Clockwise from top left:' 兰芳记 Lan Fang Chronicles 2012', 'End of the Road', 'Dance on Camera-Alam & Ena', 'The Best Sex I've Ever Had' & 'Ciudades Paralelas(Parallel Cities)'
Wave goodbye to the bloated, esoteric line-up in last year’s edition of the Singapore Arts Festival, which was panned for its’ poor publicity campaigns and paltry attendance. This year’s theme “Our Lost Poems”, focuses on stories and myths in the community and is the final installment of a trilogy that is connected to “Between You and Me” (2010) and “I Want To Remember” (2011).
Happening from 18 May to 2 June, the programming comprises 66 free productions spread out over the city as well as 14 ticketed shows, down from 36 in the previous year.
Sightings of mythical centaurs-half human, half-horse creatures prowling our streets, the stage adaptation of popular Japanese best-selling author Haruki Murakami’s seminal “The Wind-Up Bird Chronicle”, experiential theater set in a factory, Wagnerian caper or an interactive 21st century play where vampires and humans battle it out in an apocalyptic universe. This is just a sample of the artsy offerings on hand this year.
And then, there's the Festival Village. Located at Esplanade Park, the village will act as a meeting point for artists and arts lovers hosting free performances, film screenings as well as food and drink stalls. And there is a Kids Arts Village designed by children for children as well, which will feature a series of hands-on activities and performances tailored for children.
Still clueless about what to catch, fret not. inSing.com dishes out the lowdown on the hottest, not-to-be-missed shows at one of the biggest performance art events in our nation.
Ciudades Paralelas(Parallel Cities)
When: 18 May to 2 June, various times
Where: Various locations
Admission: $25 to $36
If you are into experiential, intimate, one-on-one theater and ever wondered about the lives of chambermaids, a blind person on a rooftop and factory workers, here’s something for you. In this selection of three variations (Roof–Review, Hotel–Hotel Maids and Factory–La Fabrica: Repetition) that ruminate on the premise of re-interpreting common familiar places and lives that so often have been barely noticed. In this adventurous production, you are the only audience member in a tour of hotel, factory or rooftop, and you get to engage with people who work there. We warn you that there are more layers to what might seem mundane on the surface. Get your tickets now as quirky, interactive pieces, have been known to sell-out fast.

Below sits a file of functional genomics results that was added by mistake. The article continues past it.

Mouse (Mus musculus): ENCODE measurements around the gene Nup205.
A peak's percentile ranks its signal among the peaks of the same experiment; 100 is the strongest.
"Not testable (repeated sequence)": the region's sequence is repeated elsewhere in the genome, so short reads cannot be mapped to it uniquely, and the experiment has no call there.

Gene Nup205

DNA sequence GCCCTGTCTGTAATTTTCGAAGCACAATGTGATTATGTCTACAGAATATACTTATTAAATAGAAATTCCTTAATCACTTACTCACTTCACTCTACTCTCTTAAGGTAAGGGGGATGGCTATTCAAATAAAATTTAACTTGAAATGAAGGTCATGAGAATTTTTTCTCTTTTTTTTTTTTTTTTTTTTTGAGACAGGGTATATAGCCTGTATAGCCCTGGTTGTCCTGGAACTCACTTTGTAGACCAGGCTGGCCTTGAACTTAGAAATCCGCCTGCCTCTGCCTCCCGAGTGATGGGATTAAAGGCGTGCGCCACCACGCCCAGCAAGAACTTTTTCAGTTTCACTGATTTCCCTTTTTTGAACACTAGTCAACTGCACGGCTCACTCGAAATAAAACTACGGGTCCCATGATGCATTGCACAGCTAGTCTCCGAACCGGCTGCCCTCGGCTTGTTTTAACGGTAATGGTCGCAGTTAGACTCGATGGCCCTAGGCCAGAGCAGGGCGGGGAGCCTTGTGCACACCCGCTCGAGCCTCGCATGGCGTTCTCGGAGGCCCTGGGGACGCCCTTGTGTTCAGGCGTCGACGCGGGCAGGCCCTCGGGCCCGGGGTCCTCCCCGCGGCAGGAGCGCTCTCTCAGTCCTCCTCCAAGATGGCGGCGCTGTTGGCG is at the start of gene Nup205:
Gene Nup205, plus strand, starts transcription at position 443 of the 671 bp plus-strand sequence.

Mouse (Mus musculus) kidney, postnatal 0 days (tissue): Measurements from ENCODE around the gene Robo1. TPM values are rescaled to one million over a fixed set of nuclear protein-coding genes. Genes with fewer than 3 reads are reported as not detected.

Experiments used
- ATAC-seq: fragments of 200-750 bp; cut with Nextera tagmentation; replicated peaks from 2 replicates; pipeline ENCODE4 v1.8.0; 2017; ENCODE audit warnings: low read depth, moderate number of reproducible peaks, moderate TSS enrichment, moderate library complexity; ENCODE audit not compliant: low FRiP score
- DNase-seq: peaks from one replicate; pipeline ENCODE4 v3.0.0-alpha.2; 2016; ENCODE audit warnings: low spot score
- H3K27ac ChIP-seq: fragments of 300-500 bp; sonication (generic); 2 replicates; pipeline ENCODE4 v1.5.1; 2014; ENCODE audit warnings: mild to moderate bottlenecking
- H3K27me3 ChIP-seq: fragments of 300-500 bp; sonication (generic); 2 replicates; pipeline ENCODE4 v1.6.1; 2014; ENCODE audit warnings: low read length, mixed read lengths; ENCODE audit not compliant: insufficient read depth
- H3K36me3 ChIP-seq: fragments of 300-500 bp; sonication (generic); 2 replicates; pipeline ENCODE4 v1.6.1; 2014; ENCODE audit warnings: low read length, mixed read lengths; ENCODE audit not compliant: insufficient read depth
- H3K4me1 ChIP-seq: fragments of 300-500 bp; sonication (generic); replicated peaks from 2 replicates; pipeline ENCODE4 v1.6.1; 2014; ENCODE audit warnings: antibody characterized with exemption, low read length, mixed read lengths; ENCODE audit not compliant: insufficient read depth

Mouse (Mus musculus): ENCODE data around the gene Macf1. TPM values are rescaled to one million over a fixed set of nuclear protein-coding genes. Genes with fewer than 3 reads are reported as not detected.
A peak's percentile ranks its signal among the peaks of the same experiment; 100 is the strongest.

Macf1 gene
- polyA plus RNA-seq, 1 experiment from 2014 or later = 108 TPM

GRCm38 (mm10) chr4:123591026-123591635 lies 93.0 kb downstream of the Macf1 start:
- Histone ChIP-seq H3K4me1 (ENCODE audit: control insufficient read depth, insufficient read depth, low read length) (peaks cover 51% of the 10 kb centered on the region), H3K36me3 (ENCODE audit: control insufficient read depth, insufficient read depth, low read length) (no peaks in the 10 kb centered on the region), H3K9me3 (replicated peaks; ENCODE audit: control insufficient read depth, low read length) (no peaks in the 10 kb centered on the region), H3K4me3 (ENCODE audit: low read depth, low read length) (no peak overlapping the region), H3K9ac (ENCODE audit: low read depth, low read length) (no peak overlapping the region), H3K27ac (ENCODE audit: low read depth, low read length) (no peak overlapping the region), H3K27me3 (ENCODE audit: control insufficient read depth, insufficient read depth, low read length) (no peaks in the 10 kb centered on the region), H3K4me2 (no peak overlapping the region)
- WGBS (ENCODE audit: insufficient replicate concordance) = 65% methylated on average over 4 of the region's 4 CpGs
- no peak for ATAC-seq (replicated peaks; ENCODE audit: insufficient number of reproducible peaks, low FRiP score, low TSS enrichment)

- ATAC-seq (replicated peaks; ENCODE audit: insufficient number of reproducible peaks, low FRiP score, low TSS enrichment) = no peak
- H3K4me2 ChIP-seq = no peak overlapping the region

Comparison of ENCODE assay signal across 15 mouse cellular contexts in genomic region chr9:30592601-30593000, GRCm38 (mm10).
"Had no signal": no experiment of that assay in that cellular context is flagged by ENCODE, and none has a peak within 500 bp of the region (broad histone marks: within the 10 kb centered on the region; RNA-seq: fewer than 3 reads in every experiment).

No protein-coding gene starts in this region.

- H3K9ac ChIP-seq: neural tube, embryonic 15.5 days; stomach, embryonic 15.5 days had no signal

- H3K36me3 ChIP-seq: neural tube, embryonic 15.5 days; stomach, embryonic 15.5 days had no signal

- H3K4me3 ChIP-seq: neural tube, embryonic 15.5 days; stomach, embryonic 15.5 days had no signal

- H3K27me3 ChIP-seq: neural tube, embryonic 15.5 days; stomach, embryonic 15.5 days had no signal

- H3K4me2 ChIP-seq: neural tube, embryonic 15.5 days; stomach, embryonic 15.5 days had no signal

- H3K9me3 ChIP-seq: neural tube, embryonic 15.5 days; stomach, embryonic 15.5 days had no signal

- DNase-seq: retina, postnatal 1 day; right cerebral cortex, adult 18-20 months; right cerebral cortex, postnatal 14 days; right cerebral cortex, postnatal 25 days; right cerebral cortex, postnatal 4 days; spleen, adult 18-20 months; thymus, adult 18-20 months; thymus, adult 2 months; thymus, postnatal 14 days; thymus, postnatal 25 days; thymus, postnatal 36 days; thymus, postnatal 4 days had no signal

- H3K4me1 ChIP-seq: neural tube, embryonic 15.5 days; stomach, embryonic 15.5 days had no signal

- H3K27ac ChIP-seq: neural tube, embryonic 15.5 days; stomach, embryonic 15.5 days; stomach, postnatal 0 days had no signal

The Wind-Up Bird Chronicle by Stephen Earnhart
When: 25 May, 8pm, 26 May, 3 & 8pm
Where: Esplanade Theatre
Admission: $20 to $110
It takes a courageous man to adapt the iconic eponymous novel by popular Japanese writer Haruki Murakami onto the stage. Helmed by multi-talented Stephen Earnhart(his impressive CV includes Head of Production at Miramax, a Saturday Night Live stint and directing David Byrne’s music videos), the obsessive, seven year preparatory work behind the play combines elements of puppetry, film and live music. Hailed by critics in the west as visual feast, brace yourself for a surreal journey into the life of 30-year-old, unemployed legal clerk Toru Okada as he searches for his missing wife and pet cat in a twilight world populated by the likes of an old soldier and a prostitute of the mind. If you are only going to catch a single show in this year’s show, make sure this is the one(hopefully the Japanese author’s rabid devotees haven’t snagged all the tickets in the house).
Vertical Road by Akram Khan Company
When: 1 -2 June, 8pm
Where: Esplanade Theatre
Admission: $20 to $100
In this tasty collaboration between two superstars in the British arts scene; choreographer Akram Khan and composer Nitin Sawhney(boy, doesn’t he seem omnipresent in the festival’s recent history), we are treated to a contemporary dance performance probing into the deepest realms of humanity with meditations on heady concepts like time and Eastern spirituality. Performed by a multi-national pool of the brightest dancers from Khan’s dance company, this evocative piece is performed on dust-covered stage and borrows heavily from Butoh and Sufism.